2 car bombs kill 43 in Turkish city

140 hurt in blasts blamed on group with ties to Syria


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REYHANLI, Turkey -- In one of the deadliest attacks in Turkey in recent years, two car bombs exploded near the border with Syria on Saturday, killing 43 and wounding 140 others. Turkish officials blamed the attack on a group linked to Syria, and a deputy prime minister called the neighboring country's intelligence service and military "the usual suspects."

The blasts, which were 15 minutes apart and hit the town of Reyhanli's busiest street, raised fears that Turkey could increasingly be drawn into Syria's brutal civil war.

Turkey already hosts Syria's political opposition and rebel commanders, has given shelter to hundreds of thousands of Syrian refugees and in the past retaliated against Syrian shells that landed in Turkey.

Deputy Prime Minister Besir Atalay said the assailants were from Turkey, but were linked to Syria's intelligence service.

"We have to a great extent completed our work toward identifying the assailants," he told reporters. "We have established that the organization and assailants have links to the pro-regime mukhabarat (intelligence) organization."

He did not name the group, but said the aim of the attack was to pit Turks against Syrian refugees in Reyhanli.

One of the car bombs exploded outside the city hall while the other went off outside the post office. Reyhanli, a main hub for Syrian refugees and rebels in Turkey's Hatay province, is just across the border from Syria's Idlib province. Private NTV television, citing unnamed security sources, said the explosions were remote-controlled and that plastic explosives were used.

Images showed people frantically carrying the wounded through the rubble-strewn streets to safety. Black smoke billowed from a tall building.

The explosions came days before Prime Minister Recep Tayyip Erdogan is scheduled to travel to the U.S. for talks, which are expected to be dominated by the situation in Syria. The car bombings also follow allegations by Mr. Erdogan the Syrian regime has fired about 200 missiles tipped with chemical weapons.

Syrian mortar rounds have fallen over the border before, but if the blasts turn out to be linked to Syria it would be by far the biggest death toll in Turkey related to its neighbor's civil war.

Syria shares a more than 500-mile border with Turkey, which has been a crucial supporter of the Syrian rebel cause. Ankara has allowed its territory to be used as a logistics base and staging center for Syrian insurgents.

Mr. Atalay said 43 people were killed and 140 others were wounded in the blasts. There was no immediate information on the identities or nationalities of the victims.

The bombings" will increase the pressure on the U.S. president next week to do something to show support to Turkey when Erdogan visits him in Washington," said Soner Cagaptay, an expert on Turkey at the Washington Institute. "Washington will be forced to take a more pro-active position on Syria, at least in rhetoric, whether or not there is appetite for such a position here."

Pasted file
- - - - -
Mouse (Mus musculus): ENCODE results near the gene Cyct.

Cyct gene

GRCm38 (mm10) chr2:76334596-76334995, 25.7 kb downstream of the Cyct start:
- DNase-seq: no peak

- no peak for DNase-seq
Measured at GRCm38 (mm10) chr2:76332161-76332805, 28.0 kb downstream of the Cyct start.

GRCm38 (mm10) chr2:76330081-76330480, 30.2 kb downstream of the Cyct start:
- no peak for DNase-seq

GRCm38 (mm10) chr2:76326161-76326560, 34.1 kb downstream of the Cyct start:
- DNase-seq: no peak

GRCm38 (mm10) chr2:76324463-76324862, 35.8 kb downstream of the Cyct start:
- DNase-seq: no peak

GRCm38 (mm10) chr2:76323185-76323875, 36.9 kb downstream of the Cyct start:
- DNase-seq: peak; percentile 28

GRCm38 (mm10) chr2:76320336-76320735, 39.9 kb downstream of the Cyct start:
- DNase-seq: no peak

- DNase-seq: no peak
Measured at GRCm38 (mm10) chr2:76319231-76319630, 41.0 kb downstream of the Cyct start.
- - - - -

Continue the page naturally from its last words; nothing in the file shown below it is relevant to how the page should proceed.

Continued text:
Salman Shaikh, director of the Brookings Doha Center, said the attack may force Turkey to take action. "It should be a defining moment for Turkey," he said. "It has been supporting the rebels, and there has been strong rhetoric. But this may be a moment where it really has to assert itself -- if it is the Assad regime (behind the bombings), and it is quite conceivable it is."

Turkey's opposition criticized the government's policy on Syria, saying its active support of the rebels had put the country's security at risk.

"Erdogan's discourse of hatred toward Assad and provocations against the administration in Damascus is coming back to us in the form of attacks and provocations," said Devlet Bahceli, chairman of a nationalist opposition party.

The force of Saturday's explosions gutted some buildings, and the charred shells of cars littered the streets.

Khawla Sawah, the medical director of the Union of Syrian Medical Relief Organizations in Reyhanli, said the town's main hospital was full and many of the wounded were taken to the nearby city of Antakya and to a clinic set up by the Syrian medical relief group on Reyhanli's outskirts. The center received 11 wounded, including one Turk and 10 Syrians.

She said some of the injured told her that the cars that exploded had Syrian license plates.

The U.S. Embassy in Ankara issued a statement condemning the "murderous attack" in Reyhanli and said Washington "stands with the people and government of Turkey to identify the perpetrators and bring them to justice."

world

First Published May 12, 2013 4:00 AM


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